How Black People Can Avoid Being Killed By Police

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How Black People Can Avoid Being Killed By Police

Yesterday was another banner day for American law enforcement—two black men were murdered on video by police: Philando Castile, a Montessori school cafeteria supervisor who gave extra graham crackers to kids, was shot to death in the suburbs of Minneapolis during a traffic stop for having a tail light out, and Alton Sterling, a father of five who made money by selling CDs outside a convenience store, was repeatedly shot by police in Baton Rouge, LA while on the ground and being restrained by two officers.

The names of Philando Castile and Alton Sterling join the names of Sandra Bland and Freddie Grey and Eric Garner and Michael Brown and Tamir Rice (a 12-year-old boy shot to death by police in a Cleveland park for playing with a toy gun) and Laquan McDonald (17-year-old shot to death by Chicago police) and John Crawford III (shot to death in an Ohio Walmart for holding a toy BB gun) and Amadou Diallo (unarmed; he was shot 41 times by New York City police while standing outside his apartment) and Sean Bell (shot 50 times on the morning before his wedding) and many other black people whose names I can’t recall off the top of my head whose lives have been unjustly ended by police.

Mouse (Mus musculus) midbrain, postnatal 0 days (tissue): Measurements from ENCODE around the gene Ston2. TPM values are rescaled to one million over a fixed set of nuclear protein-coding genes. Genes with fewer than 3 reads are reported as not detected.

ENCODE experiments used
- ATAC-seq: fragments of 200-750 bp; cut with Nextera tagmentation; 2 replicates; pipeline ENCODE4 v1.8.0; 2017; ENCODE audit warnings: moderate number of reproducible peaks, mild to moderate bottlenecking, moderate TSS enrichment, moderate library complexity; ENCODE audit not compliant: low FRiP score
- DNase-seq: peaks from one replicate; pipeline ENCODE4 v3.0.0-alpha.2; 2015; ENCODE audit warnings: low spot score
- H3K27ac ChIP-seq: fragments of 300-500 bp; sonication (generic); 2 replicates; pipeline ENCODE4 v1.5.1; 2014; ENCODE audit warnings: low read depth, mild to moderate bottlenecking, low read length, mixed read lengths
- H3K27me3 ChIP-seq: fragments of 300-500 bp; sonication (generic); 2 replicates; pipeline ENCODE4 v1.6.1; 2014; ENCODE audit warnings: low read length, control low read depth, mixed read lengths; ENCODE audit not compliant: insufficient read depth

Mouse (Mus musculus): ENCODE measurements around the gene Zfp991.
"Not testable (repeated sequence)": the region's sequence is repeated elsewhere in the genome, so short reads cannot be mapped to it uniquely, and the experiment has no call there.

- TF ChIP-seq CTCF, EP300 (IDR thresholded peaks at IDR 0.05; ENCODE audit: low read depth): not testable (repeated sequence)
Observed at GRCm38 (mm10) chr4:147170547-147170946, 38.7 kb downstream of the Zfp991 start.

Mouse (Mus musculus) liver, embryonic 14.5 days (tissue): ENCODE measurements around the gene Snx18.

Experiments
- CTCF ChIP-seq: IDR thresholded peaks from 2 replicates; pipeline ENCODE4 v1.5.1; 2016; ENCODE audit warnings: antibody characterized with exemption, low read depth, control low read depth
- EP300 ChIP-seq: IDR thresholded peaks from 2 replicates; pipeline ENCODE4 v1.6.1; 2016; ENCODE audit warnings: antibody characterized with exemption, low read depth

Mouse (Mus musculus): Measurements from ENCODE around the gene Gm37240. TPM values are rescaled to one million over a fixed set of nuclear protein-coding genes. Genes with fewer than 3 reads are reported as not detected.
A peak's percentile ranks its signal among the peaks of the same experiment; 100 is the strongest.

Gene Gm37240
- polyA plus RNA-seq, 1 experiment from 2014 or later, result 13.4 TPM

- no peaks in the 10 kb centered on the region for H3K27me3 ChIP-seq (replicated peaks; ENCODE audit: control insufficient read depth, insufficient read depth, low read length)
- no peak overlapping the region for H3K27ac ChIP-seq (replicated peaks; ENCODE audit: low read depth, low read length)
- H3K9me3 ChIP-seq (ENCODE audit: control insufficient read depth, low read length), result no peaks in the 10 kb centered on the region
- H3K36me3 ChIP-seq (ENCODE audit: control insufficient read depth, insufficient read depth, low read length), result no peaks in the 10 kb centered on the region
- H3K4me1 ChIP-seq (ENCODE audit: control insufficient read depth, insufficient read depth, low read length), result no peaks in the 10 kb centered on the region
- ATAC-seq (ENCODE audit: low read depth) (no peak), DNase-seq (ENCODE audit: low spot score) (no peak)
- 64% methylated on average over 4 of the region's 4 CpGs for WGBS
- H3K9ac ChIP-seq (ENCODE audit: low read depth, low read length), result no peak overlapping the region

Most of the time, the killers get acquitted at trial, if they are even charged with a crime at all. If you’re a police officer, killing black people is a good career move; you get a paid vacation (“administrative leave”) and then the police union organizes a fundraiser for your legal fees, and then the District Attorney does a half-assed job of making the case to the grand jury for why you should be prosecuted, and then no charges are filed and you go free and get to go back to your job, protecting and serving the public.

This is pretty goddamn personal for me. I’m a white man, but I have a black wife and biracial sons and lots of black friends, and the repeated murders of black people by police like these just reinforce the fact that in 2016 America, every black person is just one run-in with the wrong cop away from being treated like a runaway slave. The American criminal justice system and the media always treat black people with the most suspicion and the harshest brutality, from traffic stop to death row, from the cradle to the grave.